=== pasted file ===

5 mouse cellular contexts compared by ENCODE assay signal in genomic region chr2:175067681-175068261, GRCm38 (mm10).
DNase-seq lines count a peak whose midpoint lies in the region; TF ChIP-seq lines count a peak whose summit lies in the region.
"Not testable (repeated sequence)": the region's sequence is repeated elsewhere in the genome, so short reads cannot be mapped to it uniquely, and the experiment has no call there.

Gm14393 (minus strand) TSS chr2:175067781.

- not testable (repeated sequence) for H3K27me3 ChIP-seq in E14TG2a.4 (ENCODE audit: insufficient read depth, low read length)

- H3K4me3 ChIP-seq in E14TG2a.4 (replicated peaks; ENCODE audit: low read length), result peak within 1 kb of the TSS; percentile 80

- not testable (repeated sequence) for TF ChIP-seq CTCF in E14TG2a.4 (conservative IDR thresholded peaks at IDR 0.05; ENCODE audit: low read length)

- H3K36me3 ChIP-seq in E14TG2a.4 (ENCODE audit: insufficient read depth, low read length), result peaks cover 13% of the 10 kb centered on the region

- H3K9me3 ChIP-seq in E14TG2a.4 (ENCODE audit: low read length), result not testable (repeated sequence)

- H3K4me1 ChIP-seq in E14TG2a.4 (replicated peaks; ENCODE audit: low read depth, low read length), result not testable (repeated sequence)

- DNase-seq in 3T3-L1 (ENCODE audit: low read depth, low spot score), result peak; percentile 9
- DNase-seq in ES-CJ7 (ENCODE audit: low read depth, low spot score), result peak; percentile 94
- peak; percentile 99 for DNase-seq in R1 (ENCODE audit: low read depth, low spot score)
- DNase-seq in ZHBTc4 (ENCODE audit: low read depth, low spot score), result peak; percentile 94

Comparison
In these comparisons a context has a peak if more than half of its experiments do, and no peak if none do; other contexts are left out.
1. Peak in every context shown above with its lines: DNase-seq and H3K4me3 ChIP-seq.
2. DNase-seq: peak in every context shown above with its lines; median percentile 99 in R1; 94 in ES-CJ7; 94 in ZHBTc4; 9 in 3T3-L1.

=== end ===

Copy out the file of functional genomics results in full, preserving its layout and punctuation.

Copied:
5 mouse cellular contexts compared by ENCODE assay signal in genomic region chr2:175067681-175068261, GRCm38 (mm10).
DNase-seq lines count a peak whose midpoint lies in the region; TF ChIP-seq lines count a peak whose summit lies in the region.
"Not testable (repeated sequence)": the region's sequence is repeated elsewhere in the genome, so short reads cannot be mapped to it uniquely, and the experiment has no call there.

Gm14393 (minus strand) TSS chr2:175067781.

- not testable (repeated sequence) for H3K27me3 ChIP-seq in E14TG2a.4 (ENCODE audit: insufficient read depth, low read length)

- H3K4me3 ChIP-seq in E14TG2a.4 (replicated peaks; ENCODE audit: low read length), result peak within 1 kb of the TSS; percentile 80

- not testable (repeated sequence) for TF ChIP-seq CTCF in E14TG2a.4 (conservative IDR thresholded peaks at IDR 0.05; ENCODE audit: low read length)

- H3K36me3 ChIP-seq in E14TG2a.4 (ENCODE audit: insufficient read depth, low read length), result peaks cover 13% of the 10 kb centered on the region

- H3K9me3 ChIP-seq in E14TG2a.4 (ENCODE audit: low read length), result not testable (repeated sequence)

- H3K4me1 ChIP-seq in E14TG2a.4 (replicated peaks; ENCODE audit: low read depth, low read length), result not testable (repeated sequence)

- DNase-seq in 3T3-L1 (ENCODE audit: low read depth, low spot score), result peak; percentile 9
- DNase-seq in ES-CJ7 (ENCODE audit: low read depth, low spot score), result peak; percentile 94
- peak; percentile 99 for DNase-seq in R1 (ENCODE audit: low read depth, low spot score)
- DNase-seq in ZHBTc4 (ENCODE audit: low read depth, low spot score), result peak; percentile 94

Comparison
In these comparisons a context has a peak if more than half of its experiments do, and no peak if none do; other contexts are left out.
1. Peak in every context shown above with its lines: DNase-seq and H3K4me3 ChIP-seq.
2. DNase-seq: peak in every context shown above with its lines; median percentile 99 in R1; 94 in ES-CJ7; 94 in ZHBTc4; 9 in 3T3-L1.